I just purchased a new electronic device. It has exactly the right combination of qualities that tickle both my Granola and my Shotgun. But first some background.
I’m not a tech guy. Not even close. My natural threshold for machinery of any kind cuts off somewhere in the 1930s. I have warm fuzzy feelings toward an Amish level of pragmatic simplicity involving hand cranks and weighted pulleys. A bicycle is my idea of the optimum mix of transportation functionality at a price point any twelve year old can manage – and it operates just fine on dirt roads with no fuel. Similarly, the design of my pressure canner hasn’t changed since Roosevelt was in the White House. If you can put food in a jar and boil water you can successfully preserve your own food in this indestructible appliance. So I can safely say I’m a late adopter to innovation. Keep that in mind.
Behold the goTenna. My friend Erik of Root Simple down in Los Angeles is a Ham radio enthusiast. While I slavishly mimic him and his wife in many ways (see this video I made with my friend Kirsten Dirksen) I never cottoned on to the home communications thing. Electronics? Government exams and licensing? Regulatory compliance? No. Not my thing. But this goTenna is very appealing. It’s a tiny two watt radio station that communicates directly with other units of its kind over medium distances. It’s Ham-esque at my personal baby step level.
This reviewer perfectly describes why goTenna hits all my buttons. I live deep inside the venn diagram he mentions where tree huggers keen on net neutrality overlap with red necks who fear Big Brother. I like the idea of a work-around that will still function even if larger infrastructure fails or becomes distasteful.
From a pragmatic perspective massive hyper complex systems are magnificent while they’re up and running. But they quickly become critical dependencies. When they fail, as they sometimes do, they evaporate just when you need them most. Ask the people of Puerto Rico how well their centralized infrastructure held up a year after a devastating hurricane. The CEO of goTenna Daniela Perdomo explains the origin of her New York based company in the aftermath of Superstorm Sandy. GoTenna doesn’t replace the internet or cell phone service. Instead, it provides an alternative for basic communications when the big stuff crashes.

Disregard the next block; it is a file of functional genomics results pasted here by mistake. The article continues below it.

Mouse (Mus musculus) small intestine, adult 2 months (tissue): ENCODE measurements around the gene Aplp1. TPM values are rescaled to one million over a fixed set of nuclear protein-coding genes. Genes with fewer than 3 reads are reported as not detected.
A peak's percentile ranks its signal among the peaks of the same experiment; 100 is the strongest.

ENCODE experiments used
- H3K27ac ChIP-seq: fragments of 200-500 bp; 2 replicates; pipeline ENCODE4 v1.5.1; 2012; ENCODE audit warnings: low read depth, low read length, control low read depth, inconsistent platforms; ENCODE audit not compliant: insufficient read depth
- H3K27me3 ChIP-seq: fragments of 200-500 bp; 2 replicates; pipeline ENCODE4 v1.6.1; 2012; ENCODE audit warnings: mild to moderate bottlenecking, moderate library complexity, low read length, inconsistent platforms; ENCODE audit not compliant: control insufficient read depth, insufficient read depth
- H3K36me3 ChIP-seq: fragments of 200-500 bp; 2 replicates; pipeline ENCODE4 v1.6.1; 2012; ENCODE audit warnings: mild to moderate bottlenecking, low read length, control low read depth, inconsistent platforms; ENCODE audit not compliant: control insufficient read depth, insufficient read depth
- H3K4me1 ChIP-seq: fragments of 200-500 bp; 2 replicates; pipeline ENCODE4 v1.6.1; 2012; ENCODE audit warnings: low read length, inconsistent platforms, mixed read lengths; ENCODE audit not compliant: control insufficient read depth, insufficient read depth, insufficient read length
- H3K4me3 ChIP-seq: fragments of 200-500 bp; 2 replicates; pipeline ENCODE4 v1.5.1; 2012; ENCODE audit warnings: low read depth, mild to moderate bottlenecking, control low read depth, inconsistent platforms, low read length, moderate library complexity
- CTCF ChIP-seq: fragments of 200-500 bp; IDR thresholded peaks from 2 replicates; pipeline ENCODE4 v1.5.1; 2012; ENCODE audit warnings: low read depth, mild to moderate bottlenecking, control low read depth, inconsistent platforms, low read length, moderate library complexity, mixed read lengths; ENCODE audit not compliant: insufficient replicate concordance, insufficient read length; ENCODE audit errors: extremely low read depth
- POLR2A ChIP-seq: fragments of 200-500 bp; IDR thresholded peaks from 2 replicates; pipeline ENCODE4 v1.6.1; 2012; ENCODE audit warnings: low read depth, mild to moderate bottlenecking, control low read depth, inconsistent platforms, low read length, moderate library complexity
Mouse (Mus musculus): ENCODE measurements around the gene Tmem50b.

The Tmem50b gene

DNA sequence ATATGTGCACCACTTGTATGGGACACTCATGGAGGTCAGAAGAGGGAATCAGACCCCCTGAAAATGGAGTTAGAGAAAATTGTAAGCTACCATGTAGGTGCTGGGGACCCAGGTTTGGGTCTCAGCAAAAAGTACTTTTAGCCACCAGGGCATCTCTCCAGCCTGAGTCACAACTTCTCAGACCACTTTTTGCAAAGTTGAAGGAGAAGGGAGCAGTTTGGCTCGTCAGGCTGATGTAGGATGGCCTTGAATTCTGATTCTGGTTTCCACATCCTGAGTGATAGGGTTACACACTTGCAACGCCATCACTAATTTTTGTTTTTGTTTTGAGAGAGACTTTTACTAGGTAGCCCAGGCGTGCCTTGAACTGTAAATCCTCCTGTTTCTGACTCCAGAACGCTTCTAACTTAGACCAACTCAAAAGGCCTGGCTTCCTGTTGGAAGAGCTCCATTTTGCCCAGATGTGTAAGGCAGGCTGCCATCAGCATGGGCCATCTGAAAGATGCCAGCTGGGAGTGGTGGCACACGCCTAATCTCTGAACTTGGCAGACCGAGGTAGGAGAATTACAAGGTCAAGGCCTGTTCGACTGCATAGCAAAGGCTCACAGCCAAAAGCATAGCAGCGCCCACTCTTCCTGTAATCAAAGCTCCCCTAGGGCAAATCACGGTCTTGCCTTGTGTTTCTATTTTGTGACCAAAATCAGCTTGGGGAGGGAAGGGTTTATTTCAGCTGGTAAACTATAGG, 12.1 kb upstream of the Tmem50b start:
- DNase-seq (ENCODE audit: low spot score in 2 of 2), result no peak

The range of these devices varies with topography. In a perfectly flat landscape with no obstructions (a corn field in Nebraska – or across San Francisco Bay) it could reach about five miles. In hilly terrain or a city with lots of buildings it might be as little as half a mile. I live in the center of San Francisco which is seven miles wide. There are existing goTennas all around and they daisy chain encrypted text messages from one to another until the texts reach their intended destination. It’s possible to communicate across the city in this completely mobile ad hoc network – or MANET – without ever interacting with a cell tower or WiFi. And unlike established infrastructure that becomes slow or stops entirely when too many users pile on, the Mesh actually gets better the more people join in.
I already have a portable solar power pack to keep small devices charged during a power outage or while I’m away from civilization. It’s about the size of an iPad when it’s folded up – seen here next to my wallet for scale. This is plenty good enough to keep multiple devices charged if the electrical grid is ever down. This week a 3.5 earthquake across the bay in Berkeley jolted me out of bed just shy of 5 AM. You never know when these alternative devices might come in handy.
If the goTenna works as well as advertised in the coming months it may prove a gateway drug that inspires me to pursue a Ham radio in earnest. We’ll see. But at the moment it’s just not possible to apply for a license or take the exam due to the federal government shutdown that’s been dragging on for the past month now. That’s another kind of infrastructure that can and evidently does fail from time to time. I’d like the ability to opt out if need be.
There are other institutional intermediaries that increasingly have ever greater control over all our individual actions on the interwebs as well. Here’s Erik’s experience being “deplatformed” when the Los Angeles Bread Bakers group was labeled too controversial for someone’s taste. It’s hardly a radical organization, but opaque unresponsive bureaucracies tend to throw the baby out with the bath water. And there’s no recourse.
GoTenna isn’t a panacea. But it is an interesting work around I’m excited to experiment with for a while. If it performs well I’ll take the next step and install a permanent relay node to contribute to the robustness of the larger Mesh. I’ll keep you posted.